By Mark Leibovich
ALL POSTS CONTAIN SPOILERS
I used to be something of a news junkie.
When I was in my twenties, I used to check the domestic news constantly. I was one of those people who loaded homepages from the major news outlets every hour or so, who had alerts on their phones, who trolled Twitter for stories that hadn’t hit the outlets yet. I especially loved political news: there was something about the personalities involved – the human complexity, the chess-board-like quality of moves and counter-moves – that I found fascinating. My friends and I would stay all up night on election nights (even midterms), following the results from individual congressional precincts.
That largely changed after 2016. The news, especially the global news, started to feel hopeless and punitive, and I dramatically reduced my intake. I still read the news every day, but usually only once. I go to sleep at normal times on election nights, and learn what happened when I wake up the next morning.
I heard about ‘This Town’ when Mark Leibovich was interviewed on a favorite podcast of mine. He seemed smart and funny and honest, and so I put his book on my list, although I will admit to feeling ambivalent about it. I was worried that it would be bleak and depressing, and I’m not looking for reasons to be more depressed about the government of my country. I was also worried it would be too insider-baseball-ish, too many names dropped that I wouldn’t recognize.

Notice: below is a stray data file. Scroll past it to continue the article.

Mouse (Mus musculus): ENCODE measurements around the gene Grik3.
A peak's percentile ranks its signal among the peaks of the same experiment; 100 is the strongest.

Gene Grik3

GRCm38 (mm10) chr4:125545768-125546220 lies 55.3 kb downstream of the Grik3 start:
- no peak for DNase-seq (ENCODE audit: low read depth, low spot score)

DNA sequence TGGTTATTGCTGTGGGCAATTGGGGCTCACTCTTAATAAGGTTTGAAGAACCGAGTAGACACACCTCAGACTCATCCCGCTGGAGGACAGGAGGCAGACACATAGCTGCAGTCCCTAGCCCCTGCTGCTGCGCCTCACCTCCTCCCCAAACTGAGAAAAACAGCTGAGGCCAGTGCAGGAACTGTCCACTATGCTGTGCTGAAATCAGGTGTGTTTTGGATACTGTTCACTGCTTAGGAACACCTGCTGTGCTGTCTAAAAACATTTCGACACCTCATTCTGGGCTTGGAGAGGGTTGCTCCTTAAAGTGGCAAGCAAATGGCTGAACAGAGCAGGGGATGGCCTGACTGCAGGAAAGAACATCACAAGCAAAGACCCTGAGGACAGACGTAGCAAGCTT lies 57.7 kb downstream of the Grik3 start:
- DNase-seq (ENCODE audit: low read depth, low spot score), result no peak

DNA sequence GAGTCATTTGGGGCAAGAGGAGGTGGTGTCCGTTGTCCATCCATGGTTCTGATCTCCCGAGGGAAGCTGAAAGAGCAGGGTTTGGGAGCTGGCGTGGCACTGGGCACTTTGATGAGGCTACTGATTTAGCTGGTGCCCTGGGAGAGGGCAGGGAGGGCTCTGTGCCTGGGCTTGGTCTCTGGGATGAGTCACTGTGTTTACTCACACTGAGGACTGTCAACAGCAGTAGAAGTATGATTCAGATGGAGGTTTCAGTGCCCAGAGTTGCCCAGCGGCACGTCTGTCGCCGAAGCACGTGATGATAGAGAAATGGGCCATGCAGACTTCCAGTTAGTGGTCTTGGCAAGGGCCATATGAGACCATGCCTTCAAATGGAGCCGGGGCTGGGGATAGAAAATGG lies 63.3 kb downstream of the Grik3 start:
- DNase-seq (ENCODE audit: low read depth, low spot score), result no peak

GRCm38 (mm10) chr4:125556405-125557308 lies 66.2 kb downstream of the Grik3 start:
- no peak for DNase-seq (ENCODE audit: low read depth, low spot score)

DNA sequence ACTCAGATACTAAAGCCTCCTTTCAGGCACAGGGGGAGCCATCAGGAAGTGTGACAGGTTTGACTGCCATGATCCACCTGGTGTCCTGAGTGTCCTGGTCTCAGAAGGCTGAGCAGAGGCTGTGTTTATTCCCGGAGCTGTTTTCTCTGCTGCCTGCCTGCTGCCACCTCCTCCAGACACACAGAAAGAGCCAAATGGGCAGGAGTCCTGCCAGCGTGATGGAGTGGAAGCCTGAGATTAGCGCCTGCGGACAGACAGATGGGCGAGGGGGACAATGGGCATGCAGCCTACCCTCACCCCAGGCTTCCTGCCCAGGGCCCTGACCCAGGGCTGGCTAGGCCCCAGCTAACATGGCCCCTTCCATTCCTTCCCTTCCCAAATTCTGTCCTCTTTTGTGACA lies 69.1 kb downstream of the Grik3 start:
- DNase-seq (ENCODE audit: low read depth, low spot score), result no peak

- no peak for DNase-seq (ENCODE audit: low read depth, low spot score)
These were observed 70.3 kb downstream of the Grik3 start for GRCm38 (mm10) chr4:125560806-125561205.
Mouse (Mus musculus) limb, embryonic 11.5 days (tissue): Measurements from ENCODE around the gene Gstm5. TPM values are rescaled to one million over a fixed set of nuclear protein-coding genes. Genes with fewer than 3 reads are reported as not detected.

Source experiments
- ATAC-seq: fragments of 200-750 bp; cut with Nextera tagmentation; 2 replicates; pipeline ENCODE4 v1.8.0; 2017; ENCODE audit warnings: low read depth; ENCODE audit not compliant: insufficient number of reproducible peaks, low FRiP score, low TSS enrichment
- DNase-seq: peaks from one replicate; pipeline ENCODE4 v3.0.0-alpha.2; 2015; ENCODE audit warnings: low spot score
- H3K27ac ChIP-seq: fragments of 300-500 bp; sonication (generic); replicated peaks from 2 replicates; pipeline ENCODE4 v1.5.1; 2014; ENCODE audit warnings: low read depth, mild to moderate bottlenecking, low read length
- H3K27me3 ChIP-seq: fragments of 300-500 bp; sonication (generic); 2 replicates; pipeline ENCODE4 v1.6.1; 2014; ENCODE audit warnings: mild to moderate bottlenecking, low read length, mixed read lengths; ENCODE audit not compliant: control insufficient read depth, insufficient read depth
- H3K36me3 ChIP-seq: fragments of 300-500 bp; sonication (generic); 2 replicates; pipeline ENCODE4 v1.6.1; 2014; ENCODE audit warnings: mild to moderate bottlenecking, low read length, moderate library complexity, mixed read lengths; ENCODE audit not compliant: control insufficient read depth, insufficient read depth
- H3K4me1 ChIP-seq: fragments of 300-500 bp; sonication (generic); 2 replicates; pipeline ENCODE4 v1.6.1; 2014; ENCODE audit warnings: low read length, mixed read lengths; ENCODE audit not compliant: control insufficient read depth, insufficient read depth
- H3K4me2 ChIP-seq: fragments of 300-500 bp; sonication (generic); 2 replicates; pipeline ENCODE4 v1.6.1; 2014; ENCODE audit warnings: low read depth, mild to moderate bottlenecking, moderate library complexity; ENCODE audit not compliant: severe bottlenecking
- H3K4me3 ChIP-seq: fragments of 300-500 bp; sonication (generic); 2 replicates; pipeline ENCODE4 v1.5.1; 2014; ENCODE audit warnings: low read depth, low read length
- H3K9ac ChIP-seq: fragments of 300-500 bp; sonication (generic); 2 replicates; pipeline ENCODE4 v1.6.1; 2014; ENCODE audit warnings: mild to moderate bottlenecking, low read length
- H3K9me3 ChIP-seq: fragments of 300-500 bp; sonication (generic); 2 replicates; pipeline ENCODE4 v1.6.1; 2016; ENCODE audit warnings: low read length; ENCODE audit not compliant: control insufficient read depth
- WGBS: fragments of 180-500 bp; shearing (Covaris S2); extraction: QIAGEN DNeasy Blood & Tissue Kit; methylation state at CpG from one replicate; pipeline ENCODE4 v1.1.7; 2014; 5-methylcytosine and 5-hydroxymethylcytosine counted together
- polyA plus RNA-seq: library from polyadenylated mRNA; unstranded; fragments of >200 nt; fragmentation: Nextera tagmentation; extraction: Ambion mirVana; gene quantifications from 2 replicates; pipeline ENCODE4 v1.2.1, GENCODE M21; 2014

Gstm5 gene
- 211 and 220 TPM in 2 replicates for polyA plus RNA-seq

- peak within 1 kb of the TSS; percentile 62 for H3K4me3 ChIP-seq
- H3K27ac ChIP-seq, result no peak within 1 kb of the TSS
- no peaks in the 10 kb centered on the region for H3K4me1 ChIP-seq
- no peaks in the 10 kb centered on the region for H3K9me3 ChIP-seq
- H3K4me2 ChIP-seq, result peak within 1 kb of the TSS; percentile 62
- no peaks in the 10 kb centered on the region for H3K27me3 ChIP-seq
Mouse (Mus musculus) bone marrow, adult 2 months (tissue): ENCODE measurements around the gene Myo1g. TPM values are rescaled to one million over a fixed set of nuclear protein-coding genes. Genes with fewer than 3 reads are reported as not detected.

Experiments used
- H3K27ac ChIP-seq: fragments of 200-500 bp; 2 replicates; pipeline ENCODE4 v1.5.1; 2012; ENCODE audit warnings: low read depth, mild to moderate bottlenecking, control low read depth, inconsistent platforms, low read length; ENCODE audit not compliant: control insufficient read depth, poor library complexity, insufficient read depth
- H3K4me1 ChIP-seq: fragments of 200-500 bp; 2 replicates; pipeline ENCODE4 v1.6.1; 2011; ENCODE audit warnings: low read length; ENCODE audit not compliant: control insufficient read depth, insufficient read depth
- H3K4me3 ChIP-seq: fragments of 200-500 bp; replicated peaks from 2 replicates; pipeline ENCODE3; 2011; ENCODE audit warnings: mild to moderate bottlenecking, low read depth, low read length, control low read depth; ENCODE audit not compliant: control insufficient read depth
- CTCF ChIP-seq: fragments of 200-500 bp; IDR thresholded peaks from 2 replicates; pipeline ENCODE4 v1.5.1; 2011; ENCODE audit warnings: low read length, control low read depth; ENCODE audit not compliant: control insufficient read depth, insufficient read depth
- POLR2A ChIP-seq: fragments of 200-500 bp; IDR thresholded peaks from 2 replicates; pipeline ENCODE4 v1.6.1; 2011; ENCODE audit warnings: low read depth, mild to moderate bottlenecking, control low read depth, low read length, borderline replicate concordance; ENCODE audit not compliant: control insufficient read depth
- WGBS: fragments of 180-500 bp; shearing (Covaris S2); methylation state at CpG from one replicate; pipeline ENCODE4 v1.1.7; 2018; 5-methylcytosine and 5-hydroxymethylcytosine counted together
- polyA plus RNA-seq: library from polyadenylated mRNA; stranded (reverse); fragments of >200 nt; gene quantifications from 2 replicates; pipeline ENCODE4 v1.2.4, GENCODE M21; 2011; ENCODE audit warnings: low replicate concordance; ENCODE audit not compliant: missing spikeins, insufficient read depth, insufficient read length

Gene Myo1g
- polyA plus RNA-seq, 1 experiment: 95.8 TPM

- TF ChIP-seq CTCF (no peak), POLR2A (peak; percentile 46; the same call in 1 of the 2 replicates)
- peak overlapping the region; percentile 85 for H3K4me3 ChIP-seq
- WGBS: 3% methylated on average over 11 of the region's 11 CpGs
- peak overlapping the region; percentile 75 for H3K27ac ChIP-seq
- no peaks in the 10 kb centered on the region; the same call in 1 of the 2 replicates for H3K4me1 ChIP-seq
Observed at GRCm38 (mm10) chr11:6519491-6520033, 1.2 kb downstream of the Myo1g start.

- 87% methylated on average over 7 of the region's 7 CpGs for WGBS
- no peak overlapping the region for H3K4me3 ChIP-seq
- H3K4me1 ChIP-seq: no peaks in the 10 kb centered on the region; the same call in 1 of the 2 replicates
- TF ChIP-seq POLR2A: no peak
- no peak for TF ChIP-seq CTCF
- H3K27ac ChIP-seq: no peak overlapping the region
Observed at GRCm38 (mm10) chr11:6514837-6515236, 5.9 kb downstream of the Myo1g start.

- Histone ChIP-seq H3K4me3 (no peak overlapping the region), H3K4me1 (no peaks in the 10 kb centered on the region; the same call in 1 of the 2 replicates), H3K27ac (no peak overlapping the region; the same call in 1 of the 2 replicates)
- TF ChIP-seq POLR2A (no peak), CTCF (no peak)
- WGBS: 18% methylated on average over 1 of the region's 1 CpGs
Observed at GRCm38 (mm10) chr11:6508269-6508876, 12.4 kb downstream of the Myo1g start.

The book certainly advertises itself as both depressing and insular. For example, the Economist blurbed it this way, “This Town may be the most pitiless examination of America’s permanent political class – aka ‘the gang of 500’ or ‘the beltway establishment’ – that has ever been conducted.” That doesn’t sound hopeful, and, frankly, I would have said that my interest in the ‘beltway establishment’ was basically nil these days. But there are very few subjects that aren’t worth reading about in the hands of a smart, funny person, so I read ‘This Town’ last week.
Goddammit, but it’s fun to read. It’s really fun to read. It’s wry, self-aware, and funny. It’s a cliche to say that there were moments when I laughed out loud; it’s true, but it is also insufficient. There were moments when I laughed so hard I had to stop, run into the other room, and read the passage to my partner (who also laughed out loud, which is big deal, because he’s French).
“In an interview in his office, I asked [Harry] Reid what he really thought of Tom Coburn. He paused for several seconds, and I imagined a little self-editing gerbil inside his skull hurling itself in the unimpeded pathway that typically connects his brain directly to his mouth. A look of slight agony fell over Reid’s sober countenance, the look of someone whose self-editing gerbil is not well-trained.” (p. 85)
How about another?
“Washington convention dictated that [Darrell] Issa must go through the all-important Process of Investigating this matter and then issue his Findings. Part of this would include him seeking me out for questioning. I would not cooperate in Issa’s “investigation” because (1) that would violate my ground rules with [Kurt] Bardella, (2) it would be partaking of a political exercise (which Issa’s “investigation” clearly was), and (3) “refusing to cooperate” with the authority is the badass thing for a reporter to do.